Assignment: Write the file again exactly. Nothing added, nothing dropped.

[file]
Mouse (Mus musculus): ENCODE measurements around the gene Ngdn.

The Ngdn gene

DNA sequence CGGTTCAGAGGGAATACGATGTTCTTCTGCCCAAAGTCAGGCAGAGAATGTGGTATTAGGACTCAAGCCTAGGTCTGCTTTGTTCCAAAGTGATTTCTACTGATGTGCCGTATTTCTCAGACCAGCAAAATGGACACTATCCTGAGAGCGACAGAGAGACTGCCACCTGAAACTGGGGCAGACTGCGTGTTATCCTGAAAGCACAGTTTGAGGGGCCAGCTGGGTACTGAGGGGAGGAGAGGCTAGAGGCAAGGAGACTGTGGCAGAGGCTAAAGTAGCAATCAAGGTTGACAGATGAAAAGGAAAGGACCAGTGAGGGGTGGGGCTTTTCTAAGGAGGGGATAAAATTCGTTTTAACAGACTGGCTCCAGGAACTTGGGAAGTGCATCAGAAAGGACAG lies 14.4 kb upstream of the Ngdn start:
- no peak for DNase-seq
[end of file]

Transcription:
Mouse (Mus musculus): ENCODE measurements around the gene Ngdn.

The Ngdn gene

DNA sequence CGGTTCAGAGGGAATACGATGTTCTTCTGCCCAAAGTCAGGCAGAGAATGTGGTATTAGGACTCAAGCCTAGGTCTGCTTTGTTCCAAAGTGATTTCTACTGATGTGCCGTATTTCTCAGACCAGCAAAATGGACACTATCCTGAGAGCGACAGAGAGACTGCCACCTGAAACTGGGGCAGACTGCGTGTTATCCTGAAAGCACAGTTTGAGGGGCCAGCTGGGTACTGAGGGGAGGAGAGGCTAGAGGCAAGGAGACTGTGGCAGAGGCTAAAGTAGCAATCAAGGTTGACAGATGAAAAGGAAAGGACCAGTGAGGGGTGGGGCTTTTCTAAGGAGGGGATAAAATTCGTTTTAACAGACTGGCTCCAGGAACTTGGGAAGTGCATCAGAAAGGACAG lies 14.4 kb upstream of the Ngdn start:
- no peak for DNase-seq